Zero Waste, Plastics Everywhere, and Developing Countries Pointing the Path

New Orleans      ACORN India’s Dharavi Project has long focused on recycling in the Mumbai mega-slum where we work.  Organizing young waste pickers has led us to create a cooperative of sorts employing scores of recyclers.  ACORN has struck deals with many schools, including the French and American schools there, as well as with the Bloomberg office building to handle and sort all of their recyclable waste.  In Katmandu, Vinod Shetty reported that we also have been able to negotiate being able to operate booths on zero waste at several conventions and trade shows in Mumbai where our recyclers also handle all recycling.  Dharavi has long been famous as a model for integrating work and living arrangements for lower income families in India.  Prince Charles several years ago held the slum up as a model of sustainability.

It is interesting to see developing countries in the global South leading the way in this most fundamental environmental task.  A recent article in Science (September 20, 2019 by Bilikiss Adebiyi-Abiola, Solomon Assefa, Kareem Sheikh, and Jeannette Garcia) highlighted similar work in Africa and steps taken there to deal with plastic pollution that might be the envy of other countries around the world.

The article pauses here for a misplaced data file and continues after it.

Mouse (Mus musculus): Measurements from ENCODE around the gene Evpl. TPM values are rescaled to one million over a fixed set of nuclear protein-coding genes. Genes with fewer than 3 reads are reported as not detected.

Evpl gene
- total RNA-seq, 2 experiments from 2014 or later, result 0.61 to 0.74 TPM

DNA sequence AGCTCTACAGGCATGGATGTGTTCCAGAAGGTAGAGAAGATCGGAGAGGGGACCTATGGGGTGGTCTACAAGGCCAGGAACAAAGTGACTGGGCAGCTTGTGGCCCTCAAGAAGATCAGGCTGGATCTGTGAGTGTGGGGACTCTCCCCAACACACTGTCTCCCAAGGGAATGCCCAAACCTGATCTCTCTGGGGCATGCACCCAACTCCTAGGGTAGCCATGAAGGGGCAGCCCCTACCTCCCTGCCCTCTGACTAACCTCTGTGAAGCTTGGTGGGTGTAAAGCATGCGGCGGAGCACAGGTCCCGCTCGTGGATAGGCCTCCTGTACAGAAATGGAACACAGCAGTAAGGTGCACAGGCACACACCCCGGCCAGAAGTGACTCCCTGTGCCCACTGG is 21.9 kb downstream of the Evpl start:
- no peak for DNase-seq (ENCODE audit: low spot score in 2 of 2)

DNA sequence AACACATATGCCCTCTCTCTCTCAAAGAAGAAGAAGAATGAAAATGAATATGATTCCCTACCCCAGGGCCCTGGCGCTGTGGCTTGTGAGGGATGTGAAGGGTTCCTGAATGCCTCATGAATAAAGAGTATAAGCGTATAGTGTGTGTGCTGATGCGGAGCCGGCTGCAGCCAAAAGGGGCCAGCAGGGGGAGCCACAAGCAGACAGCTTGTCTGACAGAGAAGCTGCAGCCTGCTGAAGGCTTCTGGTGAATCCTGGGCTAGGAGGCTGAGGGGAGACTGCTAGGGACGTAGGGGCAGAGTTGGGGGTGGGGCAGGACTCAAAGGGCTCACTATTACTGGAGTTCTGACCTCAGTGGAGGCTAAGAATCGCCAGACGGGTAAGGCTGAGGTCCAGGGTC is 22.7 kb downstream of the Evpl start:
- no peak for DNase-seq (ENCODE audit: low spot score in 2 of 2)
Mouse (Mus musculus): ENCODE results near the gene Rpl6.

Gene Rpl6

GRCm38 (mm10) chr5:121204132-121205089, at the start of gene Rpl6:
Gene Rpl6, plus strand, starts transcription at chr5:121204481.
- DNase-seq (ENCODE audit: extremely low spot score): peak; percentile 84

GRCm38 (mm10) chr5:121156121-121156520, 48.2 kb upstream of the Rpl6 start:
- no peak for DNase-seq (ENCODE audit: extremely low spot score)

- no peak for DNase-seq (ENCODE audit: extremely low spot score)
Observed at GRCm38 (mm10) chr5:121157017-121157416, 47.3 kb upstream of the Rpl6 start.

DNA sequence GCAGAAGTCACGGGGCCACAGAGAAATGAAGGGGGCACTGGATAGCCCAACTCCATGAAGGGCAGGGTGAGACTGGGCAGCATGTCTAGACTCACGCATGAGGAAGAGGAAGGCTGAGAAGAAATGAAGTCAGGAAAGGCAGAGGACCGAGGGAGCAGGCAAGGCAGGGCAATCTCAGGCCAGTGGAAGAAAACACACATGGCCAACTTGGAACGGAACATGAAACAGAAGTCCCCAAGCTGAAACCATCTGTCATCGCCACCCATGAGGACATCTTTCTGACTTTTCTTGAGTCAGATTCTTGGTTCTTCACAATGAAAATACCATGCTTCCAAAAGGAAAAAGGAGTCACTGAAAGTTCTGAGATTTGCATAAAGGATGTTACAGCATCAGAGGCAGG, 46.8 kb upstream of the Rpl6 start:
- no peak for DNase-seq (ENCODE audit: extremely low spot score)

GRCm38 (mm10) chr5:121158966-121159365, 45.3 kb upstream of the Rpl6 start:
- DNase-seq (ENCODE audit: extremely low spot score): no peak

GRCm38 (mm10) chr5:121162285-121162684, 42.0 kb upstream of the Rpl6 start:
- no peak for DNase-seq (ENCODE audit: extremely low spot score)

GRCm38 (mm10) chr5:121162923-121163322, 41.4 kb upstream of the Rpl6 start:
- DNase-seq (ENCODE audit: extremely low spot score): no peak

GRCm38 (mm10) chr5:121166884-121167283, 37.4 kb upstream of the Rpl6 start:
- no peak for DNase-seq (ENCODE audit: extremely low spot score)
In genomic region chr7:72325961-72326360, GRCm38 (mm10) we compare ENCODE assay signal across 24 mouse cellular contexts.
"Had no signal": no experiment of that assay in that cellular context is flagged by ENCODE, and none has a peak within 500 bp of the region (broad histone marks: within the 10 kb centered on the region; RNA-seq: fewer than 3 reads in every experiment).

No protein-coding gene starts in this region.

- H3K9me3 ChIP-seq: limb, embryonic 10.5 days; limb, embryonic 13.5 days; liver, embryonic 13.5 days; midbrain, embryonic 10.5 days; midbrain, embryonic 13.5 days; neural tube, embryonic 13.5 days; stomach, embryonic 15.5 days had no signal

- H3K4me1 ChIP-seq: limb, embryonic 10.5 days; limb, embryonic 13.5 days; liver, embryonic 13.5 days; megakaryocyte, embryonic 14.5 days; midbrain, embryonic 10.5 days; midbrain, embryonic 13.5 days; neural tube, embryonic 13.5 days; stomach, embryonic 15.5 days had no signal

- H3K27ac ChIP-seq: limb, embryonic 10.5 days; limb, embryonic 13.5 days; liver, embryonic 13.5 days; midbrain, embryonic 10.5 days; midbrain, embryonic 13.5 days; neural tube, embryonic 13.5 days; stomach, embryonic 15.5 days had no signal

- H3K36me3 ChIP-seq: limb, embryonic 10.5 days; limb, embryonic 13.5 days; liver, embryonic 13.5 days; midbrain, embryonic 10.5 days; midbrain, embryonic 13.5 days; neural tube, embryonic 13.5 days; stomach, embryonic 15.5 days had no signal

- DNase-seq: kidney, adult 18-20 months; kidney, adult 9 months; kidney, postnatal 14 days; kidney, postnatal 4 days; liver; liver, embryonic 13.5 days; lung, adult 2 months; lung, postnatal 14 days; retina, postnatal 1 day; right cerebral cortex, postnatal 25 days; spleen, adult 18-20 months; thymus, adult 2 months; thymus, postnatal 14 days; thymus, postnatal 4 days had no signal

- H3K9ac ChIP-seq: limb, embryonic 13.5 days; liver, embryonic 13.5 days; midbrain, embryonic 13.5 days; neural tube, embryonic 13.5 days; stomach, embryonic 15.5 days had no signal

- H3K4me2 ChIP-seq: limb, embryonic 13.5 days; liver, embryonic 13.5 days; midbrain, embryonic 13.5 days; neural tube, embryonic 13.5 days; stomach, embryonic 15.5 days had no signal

The article, written by both recyclers and academics, points out that there are a higher percentage of African countries than elsewhere around the world that have plastic bans.  Rwanda led the way in 2008 by banning nonbiodegradable polyethylene bags as well as their manufacture with strict punishments and enforcement.  Tanzania has a ban, and Kenya is trying a tax.  Kenya is also experimenting with “incentivizing community-led collection that is turning plastics into mattresses and eco-friendly asphalt, bricks, fencing posts, school bags, and shoes.”

Mr Green Africa

Looking at Africa’s largest city, Lagos, Nigeria, and its production of waste of all kinds, the Science authors argue that it represents a huge opportunity for building plastic recycling plants, but limited electrical power and formal and informal workers inability to sufficiently fulfill the demand of such plants for product are stunting the prospects.  It’s a situation of water, water everywhere without a drop to drink, where plastic is equally ubiquitous, but there’s no system that creates enough to keep plants at full capacity yet.

Experiments in Lagos with incentive-based programs include RecyclePoints and Chanja Datti are promising.  In these situations, individual collectors deliver plastic and have their work redeemed by cash or “points” that can be converted into consumer use.  Elsewhere, Mr. Green Africa in Nairobi has built a network of 2000 waste collectors and recycled more than 2000 tons of plastic waste and rerouted it to manufacturers.  Another operation called Plastic Bank is “a social enterprise deployed in Asia, with plans to expand into South Africa.”

As an organizer, I’ve argued solving community sanitation issues is a critical path to power, if achieved.  The crisis in handling plastic in the developing world coupled with population growth and inadequate disposal systems, may force the creation of some innovative solutions that point the path.